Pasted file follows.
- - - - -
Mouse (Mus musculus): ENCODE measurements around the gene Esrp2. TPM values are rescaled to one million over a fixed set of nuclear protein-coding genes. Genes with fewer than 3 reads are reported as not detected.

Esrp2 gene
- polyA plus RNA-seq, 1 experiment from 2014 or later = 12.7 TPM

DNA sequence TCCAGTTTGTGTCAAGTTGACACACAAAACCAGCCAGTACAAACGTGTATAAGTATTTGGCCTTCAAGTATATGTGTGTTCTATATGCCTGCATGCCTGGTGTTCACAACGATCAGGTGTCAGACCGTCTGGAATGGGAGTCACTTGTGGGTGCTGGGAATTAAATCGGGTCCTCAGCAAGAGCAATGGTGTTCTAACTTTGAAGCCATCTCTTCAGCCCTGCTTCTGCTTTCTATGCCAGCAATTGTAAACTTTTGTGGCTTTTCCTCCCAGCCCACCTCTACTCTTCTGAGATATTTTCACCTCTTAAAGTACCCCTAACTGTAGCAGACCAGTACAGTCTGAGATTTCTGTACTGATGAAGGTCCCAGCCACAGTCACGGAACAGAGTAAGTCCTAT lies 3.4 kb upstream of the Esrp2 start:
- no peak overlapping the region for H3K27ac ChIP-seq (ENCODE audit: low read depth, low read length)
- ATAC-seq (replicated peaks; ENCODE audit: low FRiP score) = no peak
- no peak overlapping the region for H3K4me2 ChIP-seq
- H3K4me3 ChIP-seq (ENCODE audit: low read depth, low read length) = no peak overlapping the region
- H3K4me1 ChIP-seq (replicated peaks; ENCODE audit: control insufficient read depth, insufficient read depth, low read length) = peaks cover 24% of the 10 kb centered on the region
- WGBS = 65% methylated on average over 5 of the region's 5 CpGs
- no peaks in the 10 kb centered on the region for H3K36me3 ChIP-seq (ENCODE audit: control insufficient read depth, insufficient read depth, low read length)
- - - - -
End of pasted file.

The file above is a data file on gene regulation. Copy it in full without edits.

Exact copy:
Mouse (Mus musculus): ENCODE measurements around the gene Esrp2. TPM values are rescaled to one million over a fixed set of nuclear protein-coding genes. Genes with fewer than 3 reads are reported as not detected.

Esrp2 gene
- polyA plus RNA-seq, 1 experiment from 2014 or later = 12.7 TPM

DNA sequence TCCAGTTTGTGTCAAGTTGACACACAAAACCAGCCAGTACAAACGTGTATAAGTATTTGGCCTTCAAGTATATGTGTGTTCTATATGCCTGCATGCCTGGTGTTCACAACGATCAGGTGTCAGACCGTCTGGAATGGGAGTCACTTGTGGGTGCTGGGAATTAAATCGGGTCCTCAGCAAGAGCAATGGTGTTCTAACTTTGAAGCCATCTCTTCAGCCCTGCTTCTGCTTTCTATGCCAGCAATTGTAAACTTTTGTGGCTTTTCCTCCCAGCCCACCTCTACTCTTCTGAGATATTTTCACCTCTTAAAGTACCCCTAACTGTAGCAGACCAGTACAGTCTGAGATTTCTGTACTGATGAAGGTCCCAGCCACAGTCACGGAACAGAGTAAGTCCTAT lies 3.4 kb upstream of the Esrp2 start:
- no peak overlapping the region for H3K27ac ChIP-seq (ENCODE audit: low read depth, low read length)
- ATAC-seq (replicated peaks; ENCODE audit: low FRiP score) = no peak
- no peak overlapping the region for H3K4me2 ChIP-seq
- H3K4me3 ChIP-seq (ENCODE audit: low read depth, low read length) = no peak overlapping the region
- H3K4me1 ChIP-seq (replicated peaks; ENCODE audit: control insufficient read depth, insufficient read depth, low read length) = peaks cover 24% of the 10 kb centered on the region
- WGBS = 65% methylated on average over 5 of the region's 5 CpGs
- no peaks in the 10 kb centered on the region for H3K36me3 ChIP-seq (ENCODE audit: control insufficient read depth, insufficient read depth, low read length)